In a searing and trenchant per curiam opinion (Coalition for Responsible Regulation et al. v. EPA, No. 09-1322, June 26. 2012), the U.S. Court of Appeals for the DC Circuit unequivocally denied all challenges to EPA’s greenhouse gas (GHG) regulations, setting the stage for a potential rematch of the parties before the Supreme Court.
Numerous companies, trade associations and states had filed challenges to various aspects of the EPA’s actions and rulemakings. The opponents challenged EPA’s finding that GHGs (including CO2, methane and four other compounds) were collectively an “air pollutant” that potentially endangered human health and the environment (“Endangerment Finding”) as well as, its regulation of GHG emissions from the automotive sector through the “Tailpipe Rule” and its limitation of the scope and impact of regulating GHG emissions from stationary sources through the Timing and Tailoring Rules.
These challenges were consolidated into one matter and the court heard numerous days of oral arguments. The DC Circuit drew on the plain language of the Clean Air Act (CAA) and the Supreme Court’s application of that language to GHG emissions in Massachusetts v. EPA, (2007) to thoroughly eviscerate all challenges and leave the rules intact.
The opinion focused primarily on EPA’s actions to regulate GHGs under Section 202 because that issue led to the Supreme Court’s decision in Massachusetts. The Court held that GHG could be considered “air pollutants” under Section 202 and that the CAA therefore required EPA to evaluate as a scientific matter whether the emission of GHG caused or contributed to environmental endangerment.
As a result, the DC Circuit easily rejected claims that the Endangerment Finding was improper for failing to consider the policy implications of regulating GHG under the CAA. The court noted that the plain language of the CAA and the Supreme Court’s interpretation of that language in Massachusetts precluded consideration of policy issues in the context of the Endangerment Finding.
The court also rejected claims that the scientific record used by the EPA in support of its Endangerment Finding was inadequate. The court noted the extensive range of climate science documents reviewed by EPA and rejected claims that this material was somehow lacking, stating, “This is how science works.” The court refused to second-guess EPA’s scientific findings or its ability to make those findings in the face of scientific uncertainty. The court held that the CAA’s requirement for EPA to act if the air pollutant “may reasonably be anticipated to” cause an endangerment allowed the EPA to be proactive and “precautionary.”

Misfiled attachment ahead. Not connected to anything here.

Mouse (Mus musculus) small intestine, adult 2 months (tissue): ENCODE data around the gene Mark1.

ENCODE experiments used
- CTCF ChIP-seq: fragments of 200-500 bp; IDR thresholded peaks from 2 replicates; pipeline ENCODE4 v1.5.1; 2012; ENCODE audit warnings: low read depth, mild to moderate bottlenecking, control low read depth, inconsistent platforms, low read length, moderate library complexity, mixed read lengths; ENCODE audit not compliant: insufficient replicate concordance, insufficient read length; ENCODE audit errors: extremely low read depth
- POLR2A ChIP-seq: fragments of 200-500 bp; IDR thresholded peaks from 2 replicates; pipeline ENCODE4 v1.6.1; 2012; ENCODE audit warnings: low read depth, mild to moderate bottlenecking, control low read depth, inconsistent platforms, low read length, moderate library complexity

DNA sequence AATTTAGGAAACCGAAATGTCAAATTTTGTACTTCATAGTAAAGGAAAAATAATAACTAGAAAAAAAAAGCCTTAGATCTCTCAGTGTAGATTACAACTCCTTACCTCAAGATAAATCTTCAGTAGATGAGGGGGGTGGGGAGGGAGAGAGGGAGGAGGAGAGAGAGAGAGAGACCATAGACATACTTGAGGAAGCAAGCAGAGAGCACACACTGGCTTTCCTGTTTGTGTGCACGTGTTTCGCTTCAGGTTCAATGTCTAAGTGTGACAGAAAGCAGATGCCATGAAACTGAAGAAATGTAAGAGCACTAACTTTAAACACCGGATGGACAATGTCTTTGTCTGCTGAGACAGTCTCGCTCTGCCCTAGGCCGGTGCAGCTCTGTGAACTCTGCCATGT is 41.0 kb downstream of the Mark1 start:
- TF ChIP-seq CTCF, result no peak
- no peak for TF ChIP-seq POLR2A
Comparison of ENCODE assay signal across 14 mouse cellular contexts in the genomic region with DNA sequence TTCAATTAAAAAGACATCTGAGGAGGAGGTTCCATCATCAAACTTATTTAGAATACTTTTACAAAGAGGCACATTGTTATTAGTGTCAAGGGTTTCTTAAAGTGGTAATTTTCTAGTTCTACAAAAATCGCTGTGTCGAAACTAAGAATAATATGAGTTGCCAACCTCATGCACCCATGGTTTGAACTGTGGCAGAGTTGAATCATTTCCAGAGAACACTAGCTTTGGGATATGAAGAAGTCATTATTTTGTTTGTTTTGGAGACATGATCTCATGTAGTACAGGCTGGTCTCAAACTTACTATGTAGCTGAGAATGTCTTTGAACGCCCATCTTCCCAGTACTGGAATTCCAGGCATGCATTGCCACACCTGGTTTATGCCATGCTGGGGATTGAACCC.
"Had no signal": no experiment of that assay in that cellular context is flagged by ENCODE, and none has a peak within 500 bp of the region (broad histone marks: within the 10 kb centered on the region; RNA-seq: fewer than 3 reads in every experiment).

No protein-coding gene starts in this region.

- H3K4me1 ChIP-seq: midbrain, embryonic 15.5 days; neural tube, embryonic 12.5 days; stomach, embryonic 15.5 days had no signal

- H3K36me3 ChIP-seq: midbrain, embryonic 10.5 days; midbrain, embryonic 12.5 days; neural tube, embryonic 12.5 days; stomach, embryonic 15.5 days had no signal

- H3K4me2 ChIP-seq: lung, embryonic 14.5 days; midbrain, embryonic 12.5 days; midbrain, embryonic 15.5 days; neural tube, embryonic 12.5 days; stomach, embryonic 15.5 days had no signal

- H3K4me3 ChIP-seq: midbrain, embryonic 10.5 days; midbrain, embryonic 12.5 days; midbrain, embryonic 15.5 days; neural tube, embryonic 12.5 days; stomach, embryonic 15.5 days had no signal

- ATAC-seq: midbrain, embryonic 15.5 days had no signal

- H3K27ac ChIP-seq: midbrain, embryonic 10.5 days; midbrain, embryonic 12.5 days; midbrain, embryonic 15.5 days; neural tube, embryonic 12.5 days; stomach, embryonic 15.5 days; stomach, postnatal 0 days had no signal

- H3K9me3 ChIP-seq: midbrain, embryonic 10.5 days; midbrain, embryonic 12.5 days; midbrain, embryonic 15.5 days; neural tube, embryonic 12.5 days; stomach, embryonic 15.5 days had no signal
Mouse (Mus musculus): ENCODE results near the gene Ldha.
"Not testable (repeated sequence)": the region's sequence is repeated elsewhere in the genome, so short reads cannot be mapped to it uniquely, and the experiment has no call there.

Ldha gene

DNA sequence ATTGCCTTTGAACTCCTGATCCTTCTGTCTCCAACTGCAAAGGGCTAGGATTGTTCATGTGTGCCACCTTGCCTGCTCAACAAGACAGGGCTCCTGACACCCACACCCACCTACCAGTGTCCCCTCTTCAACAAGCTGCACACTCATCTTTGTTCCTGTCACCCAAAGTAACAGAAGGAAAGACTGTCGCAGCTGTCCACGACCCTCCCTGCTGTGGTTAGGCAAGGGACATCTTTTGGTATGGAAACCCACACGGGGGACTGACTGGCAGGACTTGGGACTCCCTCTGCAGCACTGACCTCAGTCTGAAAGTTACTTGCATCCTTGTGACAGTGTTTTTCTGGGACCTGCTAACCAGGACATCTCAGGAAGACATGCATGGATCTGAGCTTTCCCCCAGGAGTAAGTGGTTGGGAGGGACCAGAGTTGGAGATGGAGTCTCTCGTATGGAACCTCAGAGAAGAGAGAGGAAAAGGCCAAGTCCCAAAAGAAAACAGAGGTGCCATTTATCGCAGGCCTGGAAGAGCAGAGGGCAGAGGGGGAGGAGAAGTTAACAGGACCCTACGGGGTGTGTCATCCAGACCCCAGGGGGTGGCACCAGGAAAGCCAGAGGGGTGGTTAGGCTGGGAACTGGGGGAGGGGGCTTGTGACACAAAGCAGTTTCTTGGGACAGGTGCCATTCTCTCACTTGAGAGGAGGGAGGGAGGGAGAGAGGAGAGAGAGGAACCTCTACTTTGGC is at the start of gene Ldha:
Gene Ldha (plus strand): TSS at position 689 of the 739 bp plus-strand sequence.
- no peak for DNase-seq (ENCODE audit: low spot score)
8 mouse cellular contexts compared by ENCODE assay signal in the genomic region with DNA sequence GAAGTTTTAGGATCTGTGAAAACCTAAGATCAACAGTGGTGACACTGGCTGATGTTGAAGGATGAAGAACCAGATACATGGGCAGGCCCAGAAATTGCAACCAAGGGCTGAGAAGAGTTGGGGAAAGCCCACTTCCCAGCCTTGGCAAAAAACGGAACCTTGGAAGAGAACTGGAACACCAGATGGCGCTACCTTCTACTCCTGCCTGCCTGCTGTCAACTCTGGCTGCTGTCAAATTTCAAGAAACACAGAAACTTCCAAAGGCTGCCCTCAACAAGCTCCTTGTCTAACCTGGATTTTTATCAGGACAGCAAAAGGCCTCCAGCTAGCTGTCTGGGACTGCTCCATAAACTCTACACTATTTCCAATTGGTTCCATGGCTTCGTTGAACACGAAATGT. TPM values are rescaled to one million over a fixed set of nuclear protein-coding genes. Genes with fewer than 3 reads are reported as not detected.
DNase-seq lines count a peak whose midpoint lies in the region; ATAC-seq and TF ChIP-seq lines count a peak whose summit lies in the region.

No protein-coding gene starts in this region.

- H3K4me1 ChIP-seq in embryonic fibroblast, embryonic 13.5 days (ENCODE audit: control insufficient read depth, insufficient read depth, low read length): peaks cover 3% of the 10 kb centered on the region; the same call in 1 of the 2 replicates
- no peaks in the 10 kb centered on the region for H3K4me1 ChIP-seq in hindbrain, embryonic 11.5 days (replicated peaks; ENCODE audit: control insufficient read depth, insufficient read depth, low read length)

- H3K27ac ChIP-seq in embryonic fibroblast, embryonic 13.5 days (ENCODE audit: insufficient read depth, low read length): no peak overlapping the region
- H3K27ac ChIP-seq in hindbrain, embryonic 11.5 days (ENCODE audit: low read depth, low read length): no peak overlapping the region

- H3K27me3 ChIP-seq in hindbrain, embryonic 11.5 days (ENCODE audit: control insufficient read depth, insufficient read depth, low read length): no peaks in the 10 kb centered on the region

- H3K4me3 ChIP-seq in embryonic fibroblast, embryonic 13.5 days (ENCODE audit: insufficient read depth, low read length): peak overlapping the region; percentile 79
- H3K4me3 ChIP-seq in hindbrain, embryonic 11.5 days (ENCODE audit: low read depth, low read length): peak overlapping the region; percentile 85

Turning to the Tailpipe Rule, the court noted that the state and industry challengers did not challenge the rule for how it regulated mobile sources but for the impact of that rule on subsequent requirements for stationary sources. The court denied claims that EPA had the authority to avoid automatic requirements to regulate stationary sources as a result of the issuance of the Tailpipe Rule. The court also rejected challenges to the EPA’s scientific findings in crafting these rules.
The court then turned to the larger issue for petitioners, which was the impact of the adoption of the Tailpipe Rules on GHG requirements for stationary sources. In its Timing Rule, EPA had determined that GHGs became “regulated air pollutants” on January 2, 2011, when the Tailpipe Rule began to impose requirements on car manufacturers. Consistent with longtime EPA interpretations, EPA stated that when GHGs became regulated air pollutants, the CAA required major stationary sources to consider GHG emissions in seeking preconstruction (“PSD”) or operating (“Title V”) permits. In the Tailoring Rule, EPA sought to limit the application of these permitting requirements to those emitting more than 100,000 tons of GHG per year.